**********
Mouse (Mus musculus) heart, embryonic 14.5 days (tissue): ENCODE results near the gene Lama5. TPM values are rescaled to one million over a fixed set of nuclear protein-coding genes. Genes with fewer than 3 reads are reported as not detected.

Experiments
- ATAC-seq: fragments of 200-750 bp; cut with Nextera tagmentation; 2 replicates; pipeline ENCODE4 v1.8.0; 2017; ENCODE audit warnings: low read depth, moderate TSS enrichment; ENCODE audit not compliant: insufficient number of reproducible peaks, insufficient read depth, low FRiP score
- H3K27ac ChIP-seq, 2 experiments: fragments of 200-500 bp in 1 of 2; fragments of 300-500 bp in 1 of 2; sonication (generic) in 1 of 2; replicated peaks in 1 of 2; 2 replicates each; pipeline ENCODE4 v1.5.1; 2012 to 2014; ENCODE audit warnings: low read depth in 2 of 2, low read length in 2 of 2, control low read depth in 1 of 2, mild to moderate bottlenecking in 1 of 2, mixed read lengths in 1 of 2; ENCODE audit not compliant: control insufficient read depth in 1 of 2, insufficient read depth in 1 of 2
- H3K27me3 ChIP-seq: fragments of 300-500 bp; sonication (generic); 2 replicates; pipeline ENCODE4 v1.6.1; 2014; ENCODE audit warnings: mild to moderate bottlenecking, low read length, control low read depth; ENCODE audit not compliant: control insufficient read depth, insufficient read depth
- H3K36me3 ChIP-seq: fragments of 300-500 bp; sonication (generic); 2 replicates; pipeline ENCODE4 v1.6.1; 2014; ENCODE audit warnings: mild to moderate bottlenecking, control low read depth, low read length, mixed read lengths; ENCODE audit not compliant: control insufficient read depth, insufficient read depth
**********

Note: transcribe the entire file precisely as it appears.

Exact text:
Mouse (Mus musculus) heart, embryonic 14.5 days (tissue): ENCODE results near the gene Lama5. TPM values are rescaled to one million over a fixed set of nuclear protein-coding genes. Genes with fewer than 3 reads are reported as not detected.

Experiments
- ATAC-seq: fragments of 200-750 bp; cut with Nextera tagmentation; 2 replicates; pipeline ENCODE4 v1.8.0; 2017; ENCODE audit warnings: low read depth, moderate TSS enrichment; ENCODE audit not compliant: insufficient number of reproducible peaks, insufficient read depth, low FRiP score
- H3K27ac ChIP-seq, 2 experiments: fragments of 200-500 bp in 1 of 2; fragments of 300-500 bp in 1 of 2; sonication (generic) in 1 of 2; replicated peaks in 1 of 2; 2 replicates each; pipeline ENCODE4 v1.5.1; 2012 to 2014; ENCODE audit warnings: low read depth in 2 of 2, low read length in 2 of 2, control low read depth in 1 of 2, mild to moderate bottlenecking in 1 of 2, mixed read lengths in 1 of 2; ENCODE audit not compliant: control insufficient read depth in 1 of 2, insufficient read depth in 1 of 2
- H3K27me3 ChIP-seq: fragments of 300-500 bp; sonication (generic); 2 replicates; pipeline ENCODE4 v1.6.1; 2014; ENCODE audit warnings: mild to moderate bottlenecking, low read length, control low read depth; ENCODE audit not compliant: control insufficient read depth, insufficient read depth
- H3K36me3 ChIP-seq: fragments of 300-500 bp; sonication (generic); 2 replicates; pipeline ENCODE4 v1.6.1; 2014; ENCODE audit warnings: mild to moderate bottlenecking, control low read depth, low read length, mixed read lengths; ENCODE audit not compliant: control insufficient read depth, insufficient read depth